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14h
comment How do I express the action of working as a teaching assistant (i.e. TAing) professionally?
... demonstrated as a T[eaching ]A[ssistant] for several university courses
2d
comment Why is the plural of “deer” the same as the singular?
@user1914292 Note that the phrase derives from the film of the Godfather. It is spoken by Peter Clemenza and is supposed to represent a literal translation from his native Sicilian Italian.
Apr
23
revised “Neither…nor” with “to” and “by”
added 9 characters in body
Apr
23
comment Meaning of “my boyfriend's back.”
Any collocation of words may be ambiguous when presented without context.
Apr
23
answered “Neither…nor” with “to” and “by”
Apr
21
awarded  Enlightened
Apr
16
comment “One of the document's properties” or “One of the documents' properties”?
@Araucaria OP has now rewritten with is/are instead of is. We're no closer to knowing what OP actually means, but it will now accommodate the reading you propose.
Apr
15
comment conditional form
You're right. Ordinarily both clauses of a conditional have to lie on the same side of the realis/irrealis divide.
Apr
15
comment “One of the document's properties” or “One of the documents' properties”?
@Araucaria Nope. OP explicitly states that one of the documents (or in your version one of the materials) is intended, and there needs to be a one of the properties, too, to accomodate the singular verb: one of the properties of one of the documents.
Apr
15
comment “One of the document's properties” or “One of the documents' properties”?
You can't say that with just one one. I recommend One property of one document is ...
Apr
15
comment Grammatical name/function of “what” in the following sentence
You're right, the sentence is ungrammatical. If you append are you end up with a fused relative clause what [they] are in which what plays the role of predicate complement.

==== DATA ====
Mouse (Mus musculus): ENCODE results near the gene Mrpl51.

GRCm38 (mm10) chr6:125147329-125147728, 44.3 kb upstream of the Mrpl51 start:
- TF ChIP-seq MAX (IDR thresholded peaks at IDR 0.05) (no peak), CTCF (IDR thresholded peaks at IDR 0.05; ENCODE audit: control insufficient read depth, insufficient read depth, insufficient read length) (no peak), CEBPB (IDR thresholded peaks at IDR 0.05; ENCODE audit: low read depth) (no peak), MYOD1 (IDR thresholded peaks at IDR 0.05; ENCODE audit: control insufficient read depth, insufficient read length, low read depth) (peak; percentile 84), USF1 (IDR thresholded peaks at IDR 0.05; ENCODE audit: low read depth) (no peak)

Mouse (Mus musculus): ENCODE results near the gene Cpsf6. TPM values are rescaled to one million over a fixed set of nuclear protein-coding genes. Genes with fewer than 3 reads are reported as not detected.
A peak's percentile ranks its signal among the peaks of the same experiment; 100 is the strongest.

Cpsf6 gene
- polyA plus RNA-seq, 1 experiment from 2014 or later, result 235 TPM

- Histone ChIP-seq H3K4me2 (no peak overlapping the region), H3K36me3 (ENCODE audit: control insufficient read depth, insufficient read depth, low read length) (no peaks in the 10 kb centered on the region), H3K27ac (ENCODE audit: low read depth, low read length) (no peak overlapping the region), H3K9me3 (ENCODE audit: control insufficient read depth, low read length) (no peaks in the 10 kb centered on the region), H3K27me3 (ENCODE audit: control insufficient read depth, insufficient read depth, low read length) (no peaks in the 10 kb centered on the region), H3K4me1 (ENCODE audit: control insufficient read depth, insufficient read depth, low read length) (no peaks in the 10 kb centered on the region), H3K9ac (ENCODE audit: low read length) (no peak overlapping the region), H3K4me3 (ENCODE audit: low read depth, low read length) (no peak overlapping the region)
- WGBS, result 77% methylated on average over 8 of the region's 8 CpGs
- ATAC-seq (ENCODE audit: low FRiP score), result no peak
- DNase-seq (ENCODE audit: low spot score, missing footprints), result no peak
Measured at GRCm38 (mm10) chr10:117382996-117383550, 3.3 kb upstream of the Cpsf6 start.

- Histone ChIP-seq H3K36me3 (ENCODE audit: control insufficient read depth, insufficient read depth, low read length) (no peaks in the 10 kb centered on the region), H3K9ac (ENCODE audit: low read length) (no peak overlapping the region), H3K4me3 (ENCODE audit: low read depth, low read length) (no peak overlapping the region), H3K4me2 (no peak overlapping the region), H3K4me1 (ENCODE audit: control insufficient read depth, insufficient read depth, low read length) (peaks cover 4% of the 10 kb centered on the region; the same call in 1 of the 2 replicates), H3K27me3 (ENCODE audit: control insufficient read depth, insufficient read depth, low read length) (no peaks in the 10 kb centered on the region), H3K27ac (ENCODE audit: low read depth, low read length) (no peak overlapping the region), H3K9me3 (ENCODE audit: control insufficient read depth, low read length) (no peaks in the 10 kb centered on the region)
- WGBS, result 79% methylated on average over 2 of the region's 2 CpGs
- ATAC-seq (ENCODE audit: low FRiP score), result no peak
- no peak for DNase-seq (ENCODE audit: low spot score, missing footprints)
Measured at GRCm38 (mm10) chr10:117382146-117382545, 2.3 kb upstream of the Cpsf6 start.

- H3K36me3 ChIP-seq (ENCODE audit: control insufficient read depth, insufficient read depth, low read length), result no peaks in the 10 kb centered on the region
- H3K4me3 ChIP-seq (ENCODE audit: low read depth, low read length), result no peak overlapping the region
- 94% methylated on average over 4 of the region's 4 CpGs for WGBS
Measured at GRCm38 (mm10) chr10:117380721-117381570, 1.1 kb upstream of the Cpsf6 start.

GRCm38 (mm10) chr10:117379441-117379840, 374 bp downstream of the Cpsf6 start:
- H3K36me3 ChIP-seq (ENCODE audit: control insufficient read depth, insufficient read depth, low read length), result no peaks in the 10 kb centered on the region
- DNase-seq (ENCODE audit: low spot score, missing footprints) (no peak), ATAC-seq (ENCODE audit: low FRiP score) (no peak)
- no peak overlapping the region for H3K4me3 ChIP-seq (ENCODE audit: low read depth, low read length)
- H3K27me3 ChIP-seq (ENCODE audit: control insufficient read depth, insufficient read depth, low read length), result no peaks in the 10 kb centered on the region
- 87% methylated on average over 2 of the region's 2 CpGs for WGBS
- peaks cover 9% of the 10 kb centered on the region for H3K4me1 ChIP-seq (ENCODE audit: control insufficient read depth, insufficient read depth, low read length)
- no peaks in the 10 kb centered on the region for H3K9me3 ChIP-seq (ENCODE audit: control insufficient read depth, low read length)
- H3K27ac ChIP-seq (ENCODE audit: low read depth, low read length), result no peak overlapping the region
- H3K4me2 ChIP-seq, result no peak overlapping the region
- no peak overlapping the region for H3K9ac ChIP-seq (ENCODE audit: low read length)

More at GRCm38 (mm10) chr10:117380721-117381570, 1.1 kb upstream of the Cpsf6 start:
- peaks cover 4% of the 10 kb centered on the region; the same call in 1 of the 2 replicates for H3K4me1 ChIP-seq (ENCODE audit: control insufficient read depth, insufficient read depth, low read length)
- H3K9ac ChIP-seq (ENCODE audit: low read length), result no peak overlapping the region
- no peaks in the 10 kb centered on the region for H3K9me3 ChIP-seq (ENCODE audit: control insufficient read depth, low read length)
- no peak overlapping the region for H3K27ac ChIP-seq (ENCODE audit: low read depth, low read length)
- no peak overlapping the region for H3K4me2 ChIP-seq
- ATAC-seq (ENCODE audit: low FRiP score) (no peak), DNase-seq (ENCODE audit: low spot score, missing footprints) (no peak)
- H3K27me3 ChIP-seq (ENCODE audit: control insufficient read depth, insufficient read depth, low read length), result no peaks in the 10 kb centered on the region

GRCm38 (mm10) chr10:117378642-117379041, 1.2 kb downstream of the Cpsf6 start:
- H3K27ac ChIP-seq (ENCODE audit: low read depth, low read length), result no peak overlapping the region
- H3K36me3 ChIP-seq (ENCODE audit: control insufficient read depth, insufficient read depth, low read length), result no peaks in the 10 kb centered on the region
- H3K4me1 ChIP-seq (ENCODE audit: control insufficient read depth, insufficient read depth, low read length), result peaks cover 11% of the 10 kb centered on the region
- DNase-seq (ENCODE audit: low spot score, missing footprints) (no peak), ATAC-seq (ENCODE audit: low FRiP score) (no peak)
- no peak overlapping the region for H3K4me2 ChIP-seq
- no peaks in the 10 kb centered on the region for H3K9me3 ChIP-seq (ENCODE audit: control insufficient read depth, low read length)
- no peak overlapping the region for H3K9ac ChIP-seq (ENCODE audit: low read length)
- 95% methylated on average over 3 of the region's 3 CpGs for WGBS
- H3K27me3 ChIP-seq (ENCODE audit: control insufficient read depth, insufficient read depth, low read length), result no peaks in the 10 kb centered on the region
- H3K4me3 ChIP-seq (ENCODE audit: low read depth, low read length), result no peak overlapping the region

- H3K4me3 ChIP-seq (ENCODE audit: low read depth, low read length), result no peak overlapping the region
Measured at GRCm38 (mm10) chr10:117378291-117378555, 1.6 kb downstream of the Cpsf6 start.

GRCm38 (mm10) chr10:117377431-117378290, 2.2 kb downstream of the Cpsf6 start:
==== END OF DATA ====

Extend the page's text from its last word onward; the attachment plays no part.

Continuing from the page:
Apr
14
comment What does “make something stick” mean?
You should paraphrase the substance of what is said at your link should be provided, in case the site linked disappears or changes its address.
Apr
13
comment Is there a word for 'subject' (of a sentence) that isn't 'term' or 'argument'?
Theme is sometimes used of the subject of classical predications, although it is also sometimes restricted to subjects of which movement or location is predicated.
Apr
12
comment Do I still omit the closing quotation mark before a paragraph break in speech?
It's still the practice; but hey, you're a grownup and can make your own rules. Now if somebody wants to pay you to do it their way, and wants to pay a starving graduate student to proofread it, that's another story.
Apr
12
comment Contraction of “There are” to “There're”
It depends really on what register you're presenting in. Is it formal (albeit not necessarily stuffy) or is it chatty and colloquial?
Apr
12
comment Correct arrangement of this sentence
Hmmm ... is "first prototype" tautologous? Would not any -type subsequent to the prototype, even one which recreated the original in every respect, be at least a deuterotype?
Apr
12
comment “Come home.” — other adverbs which refer to the noun versions of themselves?
Sure. Today, tomorrow, yesterday. But they're not always adverbs. In Come home, home is a predicate locative: effectively an adjective.
Apr
12
comment “Informing” — Gerund instead of Verb+Object?
Please be aware that StackExchange disapproves of cross-posting on multiple SE sites. I think this question will be better received on ELL, where you first posted it.
Apr
12
comment Military writing bad habits
Supporting here is a present participle, a non-finite form; the subordinate clause it heads acts as a supplement which enlarges on the action of its head clause. It's just dandy.
Apr
10
comment The correct way to write time. (Or: so many rules, so little time!)
You're a grownup - you get to make your own rules. Unless somebody's paying you for your copy, in which case they make the rules.